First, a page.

The international express sector has been even more badly affected by the economic downturn, with revenues expected to fall by 14.5 per cent, hit by the meltdown in world trade at the beginning of the year, and only just recovering.
However the reportÃ¢â‚¬™s author, Joel Ray, expects the magnitude of the fall in 2009 to be a one off and for the market to return to growth.
Ã¢â‚¬Å“When manufacturers and retailers were forced to run down inventory levels at the beginning of the year, the express industry was badly affected. The latest quarter shows that revenues are starting to recover, and we expect positive growth over the coming years, albeit at low levels.Ã¢â‚¬Â
The report notes it will take some time to recover Ã¢â‚¬” with neither the domestic nor international express parcels market in Europe or North America recovering to 2008 levels until after 2012.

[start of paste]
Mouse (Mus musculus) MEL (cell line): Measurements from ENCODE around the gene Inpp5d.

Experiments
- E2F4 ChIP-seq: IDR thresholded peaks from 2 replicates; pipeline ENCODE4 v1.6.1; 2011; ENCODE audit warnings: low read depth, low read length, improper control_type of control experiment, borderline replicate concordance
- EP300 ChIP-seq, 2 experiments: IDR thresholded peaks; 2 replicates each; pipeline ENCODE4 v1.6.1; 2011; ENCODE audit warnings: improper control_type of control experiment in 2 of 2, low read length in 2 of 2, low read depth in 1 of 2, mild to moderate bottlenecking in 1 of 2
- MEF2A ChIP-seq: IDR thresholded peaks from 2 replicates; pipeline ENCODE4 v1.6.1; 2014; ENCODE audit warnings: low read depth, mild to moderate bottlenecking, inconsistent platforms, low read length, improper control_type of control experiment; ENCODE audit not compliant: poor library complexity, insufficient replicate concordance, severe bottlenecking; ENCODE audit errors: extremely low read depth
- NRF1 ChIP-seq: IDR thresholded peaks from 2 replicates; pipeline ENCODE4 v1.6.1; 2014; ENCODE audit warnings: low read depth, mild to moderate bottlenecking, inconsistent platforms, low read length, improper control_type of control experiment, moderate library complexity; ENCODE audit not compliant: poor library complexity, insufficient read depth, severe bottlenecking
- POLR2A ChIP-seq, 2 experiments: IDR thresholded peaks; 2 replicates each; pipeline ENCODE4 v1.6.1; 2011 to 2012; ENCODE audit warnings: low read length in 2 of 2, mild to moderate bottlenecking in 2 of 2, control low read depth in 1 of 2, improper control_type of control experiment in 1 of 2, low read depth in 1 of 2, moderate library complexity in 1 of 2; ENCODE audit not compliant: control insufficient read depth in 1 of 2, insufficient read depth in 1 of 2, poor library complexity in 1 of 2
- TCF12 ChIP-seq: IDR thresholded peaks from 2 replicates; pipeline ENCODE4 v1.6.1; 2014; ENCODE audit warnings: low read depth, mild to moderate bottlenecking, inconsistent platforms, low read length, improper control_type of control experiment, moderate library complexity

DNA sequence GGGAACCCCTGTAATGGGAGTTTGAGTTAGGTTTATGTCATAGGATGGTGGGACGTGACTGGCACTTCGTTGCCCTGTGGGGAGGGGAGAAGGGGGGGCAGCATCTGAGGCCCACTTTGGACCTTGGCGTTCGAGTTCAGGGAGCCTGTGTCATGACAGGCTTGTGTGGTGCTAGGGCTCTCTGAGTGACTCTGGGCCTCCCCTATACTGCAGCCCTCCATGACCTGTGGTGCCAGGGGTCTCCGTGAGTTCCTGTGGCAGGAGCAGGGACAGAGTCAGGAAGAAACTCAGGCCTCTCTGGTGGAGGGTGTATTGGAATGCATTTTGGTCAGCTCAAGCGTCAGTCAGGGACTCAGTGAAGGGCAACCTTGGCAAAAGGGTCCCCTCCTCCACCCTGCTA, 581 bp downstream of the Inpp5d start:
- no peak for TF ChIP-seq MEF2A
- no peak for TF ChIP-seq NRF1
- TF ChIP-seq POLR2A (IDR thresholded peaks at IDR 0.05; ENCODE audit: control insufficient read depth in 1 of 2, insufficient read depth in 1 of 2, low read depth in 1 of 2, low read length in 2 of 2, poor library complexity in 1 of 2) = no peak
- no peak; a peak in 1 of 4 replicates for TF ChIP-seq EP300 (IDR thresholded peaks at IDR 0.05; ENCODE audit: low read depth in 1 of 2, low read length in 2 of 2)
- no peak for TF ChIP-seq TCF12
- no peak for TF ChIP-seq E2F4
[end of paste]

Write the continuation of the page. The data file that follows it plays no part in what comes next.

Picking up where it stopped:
One exception will be the Asia Pacific international express market, fuelled by growth from China. The Middle East has been the least affected of all the regions, and will also show strong growth in the future, helped by a recovering oil price and a general global upturn, according to the report.
Opportunities for higher levels of growth still exist, but express companies must look further afield, according to Ray. Ã¢â‚¬Å“To achieve the sort of growth rates which many express companies have been used to over the past decade, they will have to invest heavily in emerging markets.Ã¢â‚¬Â This includes markets such as Russia, Turkey and Brazil, as well as more established markets in China and India.